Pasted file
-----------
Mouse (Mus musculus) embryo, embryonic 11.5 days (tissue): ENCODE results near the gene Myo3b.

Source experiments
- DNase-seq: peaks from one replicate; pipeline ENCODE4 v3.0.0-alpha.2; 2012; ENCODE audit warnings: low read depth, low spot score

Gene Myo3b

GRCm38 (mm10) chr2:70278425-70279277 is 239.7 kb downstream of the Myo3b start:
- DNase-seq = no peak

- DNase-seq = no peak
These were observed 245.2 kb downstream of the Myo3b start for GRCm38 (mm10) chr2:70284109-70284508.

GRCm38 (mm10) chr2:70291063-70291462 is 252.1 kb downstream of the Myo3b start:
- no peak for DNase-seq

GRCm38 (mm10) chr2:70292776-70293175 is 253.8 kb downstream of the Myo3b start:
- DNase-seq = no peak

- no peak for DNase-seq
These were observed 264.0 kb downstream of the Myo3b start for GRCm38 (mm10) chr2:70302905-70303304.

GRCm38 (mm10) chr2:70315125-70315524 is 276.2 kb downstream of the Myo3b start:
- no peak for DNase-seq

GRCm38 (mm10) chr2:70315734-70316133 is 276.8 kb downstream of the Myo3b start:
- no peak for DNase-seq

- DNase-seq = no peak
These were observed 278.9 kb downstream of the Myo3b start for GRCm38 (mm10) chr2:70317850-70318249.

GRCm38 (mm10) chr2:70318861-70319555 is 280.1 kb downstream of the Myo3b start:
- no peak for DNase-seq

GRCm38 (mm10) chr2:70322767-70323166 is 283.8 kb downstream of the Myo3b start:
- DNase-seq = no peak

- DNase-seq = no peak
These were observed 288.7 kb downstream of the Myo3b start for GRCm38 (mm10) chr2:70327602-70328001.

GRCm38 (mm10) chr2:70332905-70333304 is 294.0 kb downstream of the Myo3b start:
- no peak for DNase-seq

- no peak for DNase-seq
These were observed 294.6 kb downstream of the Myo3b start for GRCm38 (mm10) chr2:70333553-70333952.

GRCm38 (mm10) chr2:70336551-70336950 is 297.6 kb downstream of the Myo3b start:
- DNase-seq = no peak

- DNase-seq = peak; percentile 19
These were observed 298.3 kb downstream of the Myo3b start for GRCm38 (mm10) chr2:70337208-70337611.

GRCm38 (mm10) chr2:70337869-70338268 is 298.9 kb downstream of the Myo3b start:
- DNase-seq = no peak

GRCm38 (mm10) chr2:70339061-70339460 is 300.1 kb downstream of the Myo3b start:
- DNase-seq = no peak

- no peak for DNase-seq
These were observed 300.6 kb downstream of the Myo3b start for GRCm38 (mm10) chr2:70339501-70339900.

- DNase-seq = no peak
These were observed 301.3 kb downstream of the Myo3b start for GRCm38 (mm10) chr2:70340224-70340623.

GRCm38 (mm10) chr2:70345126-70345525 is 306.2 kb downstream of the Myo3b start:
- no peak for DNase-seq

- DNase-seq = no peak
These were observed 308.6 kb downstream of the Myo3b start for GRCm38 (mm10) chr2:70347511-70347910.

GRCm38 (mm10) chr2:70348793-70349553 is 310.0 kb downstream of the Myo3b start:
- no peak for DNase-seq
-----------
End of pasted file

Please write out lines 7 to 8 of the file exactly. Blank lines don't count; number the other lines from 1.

- DNase-seq = no peak
These were observed 245.2 kb downstream of the Myo3b start for GRCm38 (mm10) chr2:70284109-70284508.